New research has highlighted that DHEA supplements have no benefits for the cognitive function in healthy, elderly adults.
Outlining their results in the Journal of the American Geriatrics Society, researchers concluded that as such the supplements should not be recommended for enhancement of cognitive function or general well-being.
DHEA is a naturally-occurring hormone in the human body which declines with age. At 70-years-old DHEA levels are only 20 per cent of that they were at their peak.
The team's conclusion was based on the results of a year-long study into the effects of the hormone on elderly, healthy individuals.
After receiving a 50 milligram dose of the medication, or a placebo, for one year, the participants undertook six cognitive tests in addition to having their depression levels and perceptions of their own health measured.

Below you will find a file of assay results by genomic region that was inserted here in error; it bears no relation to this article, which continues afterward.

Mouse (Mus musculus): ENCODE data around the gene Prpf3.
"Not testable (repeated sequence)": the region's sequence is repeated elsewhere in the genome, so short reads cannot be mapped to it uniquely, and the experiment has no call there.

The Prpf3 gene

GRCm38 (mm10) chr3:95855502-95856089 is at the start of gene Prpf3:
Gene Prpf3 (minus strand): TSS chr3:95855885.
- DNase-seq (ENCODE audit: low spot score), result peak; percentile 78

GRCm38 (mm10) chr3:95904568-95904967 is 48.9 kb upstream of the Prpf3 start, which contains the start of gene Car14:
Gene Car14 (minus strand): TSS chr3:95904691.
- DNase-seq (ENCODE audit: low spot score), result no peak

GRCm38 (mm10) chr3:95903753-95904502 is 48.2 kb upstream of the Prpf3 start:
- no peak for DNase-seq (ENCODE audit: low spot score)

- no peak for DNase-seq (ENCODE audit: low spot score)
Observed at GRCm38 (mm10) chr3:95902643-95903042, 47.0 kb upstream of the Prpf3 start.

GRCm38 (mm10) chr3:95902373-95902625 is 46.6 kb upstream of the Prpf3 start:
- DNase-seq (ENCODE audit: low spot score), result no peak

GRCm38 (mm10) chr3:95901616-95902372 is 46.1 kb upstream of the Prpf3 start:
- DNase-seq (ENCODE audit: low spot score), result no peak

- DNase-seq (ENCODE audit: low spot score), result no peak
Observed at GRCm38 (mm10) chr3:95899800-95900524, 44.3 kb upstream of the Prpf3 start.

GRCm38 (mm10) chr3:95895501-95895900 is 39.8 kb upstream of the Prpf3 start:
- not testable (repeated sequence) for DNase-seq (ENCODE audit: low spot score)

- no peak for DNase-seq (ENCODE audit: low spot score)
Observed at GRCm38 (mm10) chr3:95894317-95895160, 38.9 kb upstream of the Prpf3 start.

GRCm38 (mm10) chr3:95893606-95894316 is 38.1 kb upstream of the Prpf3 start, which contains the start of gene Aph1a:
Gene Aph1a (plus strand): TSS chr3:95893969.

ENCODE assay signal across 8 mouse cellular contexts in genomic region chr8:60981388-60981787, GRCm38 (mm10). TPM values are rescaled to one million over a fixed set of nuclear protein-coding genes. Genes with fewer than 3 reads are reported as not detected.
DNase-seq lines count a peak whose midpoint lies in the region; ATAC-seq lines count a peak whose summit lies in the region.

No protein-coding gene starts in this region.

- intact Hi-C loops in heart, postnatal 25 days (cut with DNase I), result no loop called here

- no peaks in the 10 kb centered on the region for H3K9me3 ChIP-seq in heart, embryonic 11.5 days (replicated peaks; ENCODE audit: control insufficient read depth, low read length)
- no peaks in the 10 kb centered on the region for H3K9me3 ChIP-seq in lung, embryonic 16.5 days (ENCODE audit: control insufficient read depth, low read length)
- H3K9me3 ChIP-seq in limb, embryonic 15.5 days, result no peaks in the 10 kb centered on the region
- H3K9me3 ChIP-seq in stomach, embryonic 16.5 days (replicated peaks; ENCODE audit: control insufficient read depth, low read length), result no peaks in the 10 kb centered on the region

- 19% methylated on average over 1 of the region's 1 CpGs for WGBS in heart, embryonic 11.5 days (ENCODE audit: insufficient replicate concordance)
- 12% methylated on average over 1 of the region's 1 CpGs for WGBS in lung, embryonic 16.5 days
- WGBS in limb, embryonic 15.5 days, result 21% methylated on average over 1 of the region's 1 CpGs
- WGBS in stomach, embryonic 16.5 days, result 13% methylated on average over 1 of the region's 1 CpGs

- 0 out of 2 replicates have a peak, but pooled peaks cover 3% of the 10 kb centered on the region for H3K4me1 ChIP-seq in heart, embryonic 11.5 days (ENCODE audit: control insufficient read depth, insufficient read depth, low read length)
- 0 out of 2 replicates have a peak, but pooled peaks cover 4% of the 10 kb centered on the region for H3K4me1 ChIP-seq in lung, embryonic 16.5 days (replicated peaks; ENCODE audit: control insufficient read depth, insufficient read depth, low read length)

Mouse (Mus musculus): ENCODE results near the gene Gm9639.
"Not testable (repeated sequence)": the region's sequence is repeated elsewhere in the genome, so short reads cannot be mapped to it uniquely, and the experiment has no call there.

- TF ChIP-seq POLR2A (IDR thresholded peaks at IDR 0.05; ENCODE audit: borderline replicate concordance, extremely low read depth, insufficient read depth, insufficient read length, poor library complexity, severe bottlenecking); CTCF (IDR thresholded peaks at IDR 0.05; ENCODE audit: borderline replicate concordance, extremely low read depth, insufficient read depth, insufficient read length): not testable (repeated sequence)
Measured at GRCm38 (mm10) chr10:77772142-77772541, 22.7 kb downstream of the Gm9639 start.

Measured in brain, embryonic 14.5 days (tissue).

"We found that, although youthful levels of DHEA were restored in the group on treatment, the DHEA supplements had no benefits for cognitive function in these healthy older adults," states Donna Kritz-Silverstein, lead author of the study.
It was also recorded that there was no difference in any of the quality of life measures between the two research groups.
This follows news from Arthritis Care that the effectiveness of taking supplements to lessen the symptoms of arthritis is unproven.